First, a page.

By Lauren Linhard email@example.com
Morgan Buckingham’s parents just celebrated their 35th wedding anniversary. They met at the sweet young age of 15 years old, got married right out of high school and have been tag-teaming the world ever since.
Cut to the 21st century where finding your soulmate in high school has become an urban myth and finding one in college is the dream rarely realized. So what’s a generation that feeds off Facebook and twitter and snapchat and instagram to do to find love? Well, there’s an app for that.
In addition to recently celebrating her 23rd birthday, Morgan has also reached her very first Tinderversary. After just one year on the ridiculously popular dating app known as Tinder, Morgan has made roughly 100 matches, carried on digital conversations with at least 20 of them and gone on six dates. And, oh yea, she’s had her heart broken.
So what’s the draw? Why do women of our generation find themselves tied to the Tinderverse searching for true love? Well, here’s what one woman has learned in her year on Tinder.
A: Both times I went on Tinder were after bad break ups. On one level it was just a way to occupy my time and my mind, but on the other hand it feels really good when you find out someone swiped right. I’ve never felt like a gorgeous person, but I’ve never been really insecure either – it’s a confidence boost when you match with someone and they want to talk to you.
Q: So then, what are you looking for on there?
A: I am not on there to look for a hook up – that’s just not me in general. I won’t even do that at a bar; it grosses me out. I don’t go into it thinking I am going to find my future husband on this app, but if it happens it happens. So I guess it’s on the side of looking for a relationship.
Q: What makes you swipe right?
A: Generally the man is either in uniform or camo – I definitely have a type. If I see the first picture and I am intrigued then I’ll check out the others. I’m not going to swipe right on just one picture. If they have a funny or clever profile blurb I’ll swipe right just to give them props.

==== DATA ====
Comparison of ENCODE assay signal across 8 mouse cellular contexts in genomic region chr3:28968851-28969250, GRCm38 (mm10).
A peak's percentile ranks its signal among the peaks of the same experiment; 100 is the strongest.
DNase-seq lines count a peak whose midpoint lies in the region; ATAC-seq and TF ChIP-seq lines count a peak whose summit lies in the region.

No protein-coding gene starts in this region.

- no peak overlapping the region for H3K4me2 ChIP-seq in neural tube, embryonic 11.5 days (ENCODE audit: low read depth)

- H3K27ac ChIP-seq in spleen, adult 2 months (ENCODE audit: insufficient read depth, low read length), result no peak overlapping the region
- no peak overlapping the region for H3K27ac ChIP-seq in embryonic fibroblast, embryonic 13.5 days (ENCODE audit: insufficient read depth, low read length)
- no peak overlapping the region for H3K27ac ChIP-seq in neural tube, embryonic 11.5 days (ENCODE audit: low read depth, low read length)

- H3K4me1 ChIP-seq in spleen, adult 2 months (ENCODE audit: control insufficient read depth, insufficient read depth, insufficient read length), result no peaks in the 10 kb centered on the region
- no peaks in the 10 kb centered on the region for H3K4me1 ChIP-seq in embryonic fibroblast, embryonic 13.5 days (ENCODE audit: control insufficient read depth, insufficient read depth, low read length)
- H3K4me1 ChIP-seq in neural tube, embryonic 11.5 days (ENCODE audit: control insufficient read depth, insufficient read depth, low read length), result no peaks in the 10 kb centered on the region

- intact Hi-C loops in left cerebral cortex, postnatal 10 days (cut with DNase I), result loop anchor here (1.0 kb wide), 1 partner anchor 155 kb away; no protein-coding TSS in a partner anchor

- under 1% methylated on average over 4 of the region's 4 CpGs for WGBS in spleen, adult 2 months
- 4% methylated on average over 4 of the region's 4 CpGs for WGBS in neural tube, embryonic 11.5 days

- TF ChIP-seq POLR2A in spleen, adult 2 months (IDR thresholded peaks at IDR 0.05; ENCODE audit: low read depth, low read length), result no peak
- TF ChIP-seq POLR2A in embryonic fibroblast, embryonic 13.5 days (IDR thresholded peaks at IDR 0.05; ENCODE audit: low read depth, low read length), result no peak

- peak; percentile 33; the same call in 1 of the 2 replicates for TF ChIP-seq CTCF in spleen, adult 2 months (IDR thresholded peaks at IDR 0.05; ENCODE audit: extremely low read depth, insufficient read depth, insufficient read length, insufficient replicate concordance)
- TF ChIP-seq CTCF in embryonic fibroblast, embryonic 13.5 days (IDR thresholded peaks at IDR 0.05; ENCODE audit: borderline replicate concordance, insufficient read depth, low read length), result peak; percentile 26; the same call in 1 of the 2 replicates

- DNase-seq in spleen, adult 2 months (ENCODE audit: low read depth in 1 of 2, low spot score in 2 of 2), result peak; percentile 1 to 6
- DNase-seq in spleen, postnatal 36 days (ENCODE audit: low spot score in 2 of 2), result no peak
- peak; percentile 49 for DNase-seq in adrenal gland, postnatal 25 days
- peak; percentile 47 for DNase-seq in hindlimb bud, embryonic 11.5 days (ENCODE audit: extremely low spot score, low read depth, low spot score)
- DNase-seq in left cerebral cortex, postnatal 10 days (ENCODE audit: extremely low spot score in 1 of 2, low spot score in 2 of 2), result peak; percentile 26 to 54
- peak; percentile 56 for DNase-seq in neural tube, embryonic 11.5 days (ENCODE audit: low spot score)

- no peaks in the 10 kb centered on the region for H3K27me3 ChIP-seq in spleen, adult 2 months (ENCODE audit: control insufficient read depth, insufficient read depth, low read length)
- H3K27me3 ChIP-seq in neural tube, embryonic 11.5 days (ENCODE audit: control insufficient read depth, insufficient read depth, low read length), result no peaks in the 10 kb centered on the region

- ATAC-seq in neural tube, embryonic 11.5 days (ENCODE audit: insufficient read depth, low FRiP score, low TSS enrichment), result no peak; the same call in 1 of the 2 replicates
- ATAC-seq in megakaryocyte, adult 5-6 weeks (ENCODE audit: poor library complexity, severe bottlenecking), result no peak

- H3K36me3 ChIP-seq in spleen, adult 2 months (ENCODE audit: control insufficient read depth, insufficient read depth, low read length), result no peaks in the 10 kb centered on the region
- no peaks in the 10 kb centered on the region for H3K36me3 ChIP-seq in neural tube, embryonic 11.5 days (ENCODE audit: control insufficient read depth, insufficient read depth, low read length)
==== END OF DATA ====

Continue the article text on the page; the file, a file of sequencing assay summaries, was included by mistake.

Q: And what do you consider a no-go?
A: I’m really sick of the men who just take photos in the gym. It’s great that you have a nice body, but seriously you have a big ego. And don’t post photos in a group because I don’t know which one is you and inevitably I will find your friend more attractive. Just saying.
Q: Is it as easy as it sounds?
A: Well, it’s a delicate balance of guarding your heart and knowing how you met this person. Tinder has a very negative perception, especially to the older generation – our parents are like what are you people doing? These guys could be fake, they could be terrible people, but you are believing everything they are saying based on this app.
I think our generation has this concept of being very casual whereas in our parents’ generation they met someone in high school and they married right away. They are serious from the beginning. Our generation kind of has the mindset of, “If it works out it works out, if not screw it.” We are always seeking, not something better, but something more. We are inundated with all this information and we just keep looking for more.
Q: Tell us about the heartbreak experience you mentioned?
A: I had one major relationship that lasted for five months – nothing too significant, but enough to get invested in. From the beginning he wanted a long term commitment, but he had a lot of issues and ended up cheating on me while he was out of town. And then he swiped right for my best friend while begging me for another chance. You think you’re upset about this random guy you met on tinder, but you’re really not, it just goes back to other relationships that didn’t work out.
Q: Even after all that drama, you are still using Tinder?
A: At that point I thought I should probably stop using this app because it has caused a lot of drama in my life. But at the same time, now that I’m out of college, it’s really hard to meet people. I work 40 hours a week and when I’m not there I’m with my family, at the gym, working a side job or with friends. And I’m not the type of person who can just go up to a guy and start talking to them in a bar. It’s been a way of meeting people.